When I broke the wheels down to remove the mousses after our run in 2011, I took a close look at the front mousse. It was pinched through in no less than 18 spots. I credit it for saving us from at least that many flat tires. Yes, there are a few rocks between Vegas and Reno. The rear was fine. We ran the Dunlop 739/MX51 combo and also made the entire race on the same set of tires. I still have the 739 hung on the wall in the garage as a trophy. Yep, it's bald.
Here's some advice for all you ironmen. DO NOT view this as a race. Just look at it as a nice long trailride where you're just going to ride at your own pace...with a whole bunch of other guys. I ironmanned it in 2006 starting 3rd off the line in the class. Within the first 10 miles I had passed the two guys ahead of me because they were both on the ground from pushing too hard. Eventually I started to get cocky and over-cooked a couple of corners (and low-sided). Then I remembered - It's just a trailride. Turn it down a notch or two. I really wanted to ride every mile of that course (586 that year) and show the naysayers that I could make it. I was happy when I finished...and ecstatic when I found out that I got third expert ironman!
If you get behind someone, stay patient. The right time to pass will reveal its self. Just sit back there and make the guy nervous. Show him a wheel once in a while. He'll either crash trying to keep you back there or pull over and let you by. Either way, you're getting around him because there's plenty of time.
Here's a tip for those with an odometer than you can set to any number. When you set up your pit strategy, you'll know how many race miles there are between each of your pits. Assuming it's less than 100, subtract that number from 100 and roll your odometer to the resulting number at each pit. For instance, if you're going to pit at pit 4 and at pit 6 with 73 race miles between them, have someone roll your odometer to 27 at pit 4. As you near pit 6 your odometer will read closer and closer to 100. For me it was purely a psychological thing that gave me a lot of comfort knowing approximately where I was on the course and how far it was to the smiling face of my girlfriend carrying the platter full of munchies. I had a member of my crew who's number one priority was making sure my odometer read the proper number. This was huge for me!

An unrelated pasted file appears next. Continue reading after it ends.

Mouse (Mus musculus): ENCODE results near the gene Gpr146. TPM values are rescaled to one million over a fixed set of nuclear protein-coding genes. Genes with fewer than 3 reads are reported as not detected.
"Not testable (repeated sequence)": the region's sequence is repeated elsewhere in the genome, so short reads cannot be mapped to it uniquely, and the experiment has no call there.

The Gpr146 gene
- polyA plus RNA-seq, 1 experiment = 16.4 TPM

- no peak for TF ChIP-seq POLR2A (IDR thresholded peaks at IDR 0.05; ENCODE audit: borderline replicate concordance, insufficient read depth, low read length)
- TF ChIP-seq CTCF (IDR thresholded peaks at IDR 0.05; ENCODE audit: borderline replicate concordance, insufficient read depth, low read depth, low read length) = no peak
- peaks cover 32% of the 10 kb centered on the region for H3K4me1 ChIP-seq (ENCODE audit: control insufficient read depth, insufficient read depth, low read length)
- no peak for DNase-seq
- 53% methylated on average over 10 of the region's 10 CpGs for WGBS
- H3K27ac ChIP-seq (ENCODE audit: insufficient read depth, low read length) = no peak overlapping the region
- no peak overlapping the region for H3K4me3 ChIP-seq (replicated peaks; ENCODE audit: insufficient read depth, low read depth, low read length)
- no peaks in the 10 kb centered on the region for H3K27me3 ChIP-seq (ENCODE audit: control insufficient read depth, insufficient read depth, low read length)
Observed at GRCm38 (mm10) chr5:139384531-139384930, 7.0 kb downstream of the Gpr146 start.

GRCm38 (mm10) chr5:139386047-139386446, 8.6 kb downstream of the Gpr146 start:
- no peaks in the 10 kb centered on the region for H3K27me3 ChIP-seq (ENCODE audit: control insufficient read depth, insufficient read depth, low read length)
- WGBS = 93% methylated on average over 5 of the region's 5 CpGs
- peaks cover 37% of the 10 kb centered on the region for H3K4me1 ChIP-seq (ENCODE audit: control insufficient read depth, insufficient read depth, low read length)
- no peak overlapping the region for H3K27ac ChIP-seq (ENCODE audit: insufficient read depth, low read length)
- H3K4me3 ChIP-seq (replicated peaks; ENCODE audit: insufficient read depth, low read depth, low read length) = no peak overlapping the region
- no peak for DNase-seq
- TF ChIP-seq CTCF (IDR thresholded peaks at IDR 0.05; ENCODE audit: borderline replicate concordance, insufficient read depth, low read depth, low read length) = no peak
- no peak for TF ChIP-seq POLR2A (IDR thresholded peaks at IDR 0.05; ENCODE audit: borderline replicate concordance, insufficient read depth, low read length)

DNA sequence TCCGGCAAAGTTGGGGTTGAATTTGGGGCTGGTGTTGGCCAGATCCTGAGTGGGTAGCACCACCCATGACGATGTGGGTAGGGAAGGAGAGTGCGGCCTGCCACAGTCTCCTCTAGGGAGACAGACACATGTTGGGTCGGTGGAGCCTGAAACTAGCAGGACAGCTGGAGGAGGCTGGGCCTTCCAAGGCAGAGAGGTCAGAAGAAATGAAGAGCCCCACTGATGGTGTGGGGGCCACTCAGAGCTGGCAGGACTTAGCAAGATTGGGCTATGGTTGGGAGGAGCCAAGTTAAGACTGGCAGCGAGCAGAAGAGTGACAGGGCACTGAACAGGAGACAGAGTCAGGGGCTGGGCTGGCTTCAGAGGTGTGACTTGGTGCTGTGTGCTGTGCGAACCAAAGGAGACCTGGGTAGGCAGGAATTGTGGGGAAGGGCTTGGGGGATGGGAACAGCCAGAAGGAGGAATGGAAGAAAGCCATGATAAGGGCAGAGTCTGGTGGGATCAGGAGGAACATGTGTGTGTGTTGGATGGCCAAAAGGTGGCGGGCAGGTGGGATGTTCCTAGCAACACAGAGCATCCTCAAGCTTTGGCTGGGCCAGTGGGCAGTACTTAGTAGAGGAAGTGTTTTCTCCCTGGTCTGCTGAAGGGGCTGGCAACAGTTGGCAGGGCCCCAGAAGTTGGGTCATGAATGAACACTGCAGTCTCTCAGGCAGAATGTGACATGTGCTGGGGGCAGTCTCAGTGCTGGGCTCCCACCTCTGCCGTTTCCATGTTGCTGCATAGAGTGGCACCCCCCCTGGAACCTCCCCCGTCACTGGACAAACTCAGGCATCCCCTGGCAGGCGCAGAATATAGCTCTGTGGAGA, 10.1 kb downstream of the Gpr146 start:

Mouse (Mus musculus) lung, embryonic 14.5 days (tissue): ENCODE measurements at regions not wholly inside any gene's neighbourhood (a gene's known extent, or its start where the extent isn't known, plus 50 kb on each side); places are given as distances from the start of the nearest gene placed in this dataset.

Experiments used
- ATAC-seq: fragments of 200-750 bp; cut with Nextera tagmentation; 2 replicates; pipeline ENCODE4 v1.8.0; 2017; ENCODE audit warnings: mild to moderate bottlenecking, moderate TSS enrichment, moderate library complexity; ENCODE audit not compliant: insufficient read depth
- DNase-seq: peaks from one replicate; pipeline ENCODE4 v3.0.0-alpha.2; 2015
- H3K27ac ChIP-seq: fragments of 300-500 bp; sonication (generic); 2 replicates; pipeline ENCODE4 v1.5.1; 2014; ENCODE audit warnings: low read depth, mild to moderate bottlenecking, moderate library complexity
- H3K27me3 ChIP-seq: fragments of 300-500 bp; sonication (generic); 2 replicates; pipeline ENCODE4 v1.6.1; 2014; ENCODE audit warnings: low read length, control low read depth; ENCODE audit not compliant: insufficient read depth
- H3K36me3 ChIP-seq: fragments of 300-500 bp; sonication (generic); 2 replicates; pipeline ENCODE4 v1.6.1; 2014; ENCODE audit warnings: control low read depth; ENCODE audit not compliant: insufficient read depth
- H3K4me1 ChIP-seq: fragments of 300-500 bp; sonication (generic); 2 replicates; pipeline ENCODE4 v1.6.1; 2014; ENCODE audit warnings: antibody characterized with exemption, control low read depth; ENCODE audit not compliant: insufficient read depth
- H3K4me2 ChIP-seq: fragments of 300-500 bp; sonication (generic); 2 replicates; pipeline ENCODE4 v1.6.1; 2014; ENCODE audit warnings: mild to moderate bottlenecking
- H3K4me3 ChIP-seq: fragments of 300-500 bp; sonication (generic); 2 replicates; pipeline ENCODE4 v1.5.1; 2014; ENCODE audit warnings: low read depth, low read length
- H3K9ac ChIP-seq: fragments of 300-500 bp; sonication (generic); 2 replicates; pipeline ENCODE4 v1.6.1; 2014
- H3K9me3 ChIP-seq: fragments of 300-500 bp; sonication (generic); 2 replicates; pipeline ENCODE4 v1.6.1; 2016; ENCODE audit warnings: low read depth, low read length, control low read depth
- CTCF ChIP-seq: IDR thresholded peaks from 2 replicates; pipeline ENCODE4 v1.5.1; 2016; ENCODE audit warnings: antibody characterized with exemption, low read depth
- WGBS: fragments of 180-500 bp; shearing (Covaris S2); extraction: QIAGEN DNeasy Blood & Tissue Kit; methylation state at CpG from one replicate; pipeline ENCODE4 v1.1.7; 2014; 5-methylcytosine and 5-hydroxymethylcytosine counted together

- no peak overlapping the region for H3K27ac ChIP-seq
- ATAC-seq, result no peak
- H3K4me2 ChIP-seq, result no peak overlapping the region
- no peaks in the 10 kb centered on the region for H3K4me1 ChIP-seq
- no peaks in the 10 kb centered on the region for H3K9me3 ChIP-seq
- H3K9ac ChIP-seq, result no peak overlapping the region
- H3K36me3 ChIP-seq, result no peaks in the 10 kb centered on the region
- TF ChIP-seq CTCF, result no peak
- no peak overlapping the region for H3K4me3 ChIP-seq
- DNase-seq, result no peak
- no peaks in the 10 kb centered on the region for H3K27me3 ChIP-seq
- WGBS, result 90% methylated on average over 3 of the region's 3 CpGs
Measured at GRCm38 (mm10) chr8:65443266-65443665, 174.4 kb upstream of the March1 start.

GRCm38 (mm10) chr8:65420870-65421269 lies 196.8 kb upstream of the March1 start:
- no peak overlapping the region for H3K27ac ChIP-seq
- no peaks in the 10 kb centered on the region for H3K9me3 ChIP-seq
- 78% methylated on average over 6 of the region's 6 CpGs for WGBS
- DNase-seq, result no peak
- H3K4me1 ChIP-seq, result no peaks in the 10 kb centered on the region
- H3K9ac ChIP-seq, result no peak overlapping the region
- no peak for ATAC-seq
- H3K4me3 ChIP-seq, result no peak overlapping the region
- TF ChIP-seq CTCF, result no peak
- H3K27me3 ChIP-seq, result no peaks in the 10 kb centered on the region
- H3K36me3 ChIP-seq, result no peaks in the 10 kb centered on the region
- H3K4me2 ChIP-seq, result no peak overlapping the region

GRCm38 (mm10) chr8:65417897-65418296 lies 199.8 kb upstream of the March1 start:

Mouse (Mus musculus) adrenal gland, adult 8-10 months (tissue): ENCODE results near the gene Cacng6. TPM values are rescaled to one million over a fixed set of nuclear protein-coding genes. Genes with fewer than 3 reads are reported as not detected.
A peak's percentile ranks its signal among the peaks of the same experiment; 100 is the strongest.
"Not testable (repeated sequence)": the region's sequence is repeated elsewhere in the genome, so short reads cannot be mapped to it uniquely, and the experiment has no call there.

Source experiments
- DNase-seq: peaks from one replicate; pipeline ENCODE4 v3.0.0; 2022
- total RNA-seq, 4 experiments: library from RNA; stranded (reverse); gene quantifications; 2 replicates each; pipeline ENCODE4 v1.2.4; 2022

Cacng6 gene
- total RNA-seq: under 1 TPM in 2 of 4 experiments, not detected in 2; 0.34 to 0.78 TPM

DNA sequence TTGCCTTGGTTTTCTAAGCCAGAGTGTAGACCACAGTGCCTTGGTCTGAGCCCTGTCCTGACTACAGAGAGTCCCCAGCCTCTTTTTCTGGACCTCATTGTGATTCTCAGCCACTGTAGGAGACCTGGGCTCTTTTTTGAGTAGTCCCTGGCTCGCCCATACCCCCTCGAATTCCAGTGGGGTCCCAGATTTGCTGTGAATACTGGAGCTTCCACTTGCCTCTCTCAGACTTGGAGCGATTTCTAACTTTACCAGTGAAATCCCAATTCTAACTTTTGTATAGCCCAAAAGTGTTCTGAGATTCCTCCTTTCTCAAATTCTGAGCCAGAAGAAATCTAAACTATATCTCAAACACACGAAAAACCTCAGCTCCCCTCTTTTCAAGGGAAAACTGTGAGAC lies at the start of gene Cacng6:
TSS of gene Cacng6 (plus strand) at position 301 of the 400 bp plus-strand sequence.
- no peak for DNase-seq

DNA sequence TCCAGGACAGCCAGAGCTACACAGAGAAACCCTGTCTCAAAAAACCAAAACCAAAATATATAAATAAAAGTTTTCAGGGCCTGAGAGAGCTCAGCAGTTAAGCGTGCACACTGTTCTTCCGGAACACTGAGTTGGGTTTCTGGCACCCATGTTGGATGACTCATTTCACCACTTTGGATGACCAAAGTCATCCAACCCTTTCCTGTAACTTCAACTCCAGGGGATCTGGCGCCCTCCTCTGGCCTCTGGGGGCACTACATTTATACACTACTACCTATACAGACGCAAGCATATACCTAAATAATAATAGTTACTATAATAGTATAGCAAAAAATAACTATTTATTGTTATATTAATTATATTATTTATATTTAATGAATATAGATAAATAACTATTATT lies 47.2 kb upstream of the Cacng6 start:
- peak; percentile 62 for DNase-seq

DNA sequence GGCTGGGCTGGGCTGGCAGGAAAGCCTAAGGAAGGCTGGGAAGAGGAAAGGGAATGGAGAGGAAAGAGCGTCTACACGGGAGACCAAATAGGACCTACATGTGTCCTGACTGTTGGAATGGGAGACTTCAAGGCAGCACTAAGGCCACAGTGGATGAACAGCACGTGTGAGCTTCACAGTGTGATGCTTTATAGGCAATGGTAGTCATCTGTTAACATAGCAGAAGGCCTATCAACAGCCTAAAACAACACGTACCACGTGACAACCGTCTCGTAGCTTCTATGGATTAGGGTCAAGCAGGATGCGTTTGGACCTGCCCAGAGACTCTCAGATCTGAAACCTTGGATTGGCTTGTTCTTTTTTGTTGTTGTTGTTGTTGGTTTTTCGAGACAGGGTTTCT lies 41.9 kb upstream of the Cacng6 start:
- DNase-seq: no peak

Good luck to all of the teams and BE SAFE! I was a member of a three man team in 2007 and my cousin was one of the first riders to encounter the kid who died that year. I don't envy him that memory. A lot of competitors pulled out of the race after seeing that wreck.
04 GO!!!!, 08 KTM 300 SXF, '07 Beta Rev 3,
Frankenberg 501, '96 Husaberg FC600, '68 Yamaha DT1, '74 Bultaco Alpina 250 (Mom's old bike) - My Dad says I've never seen a motorcycle I didn't want to own...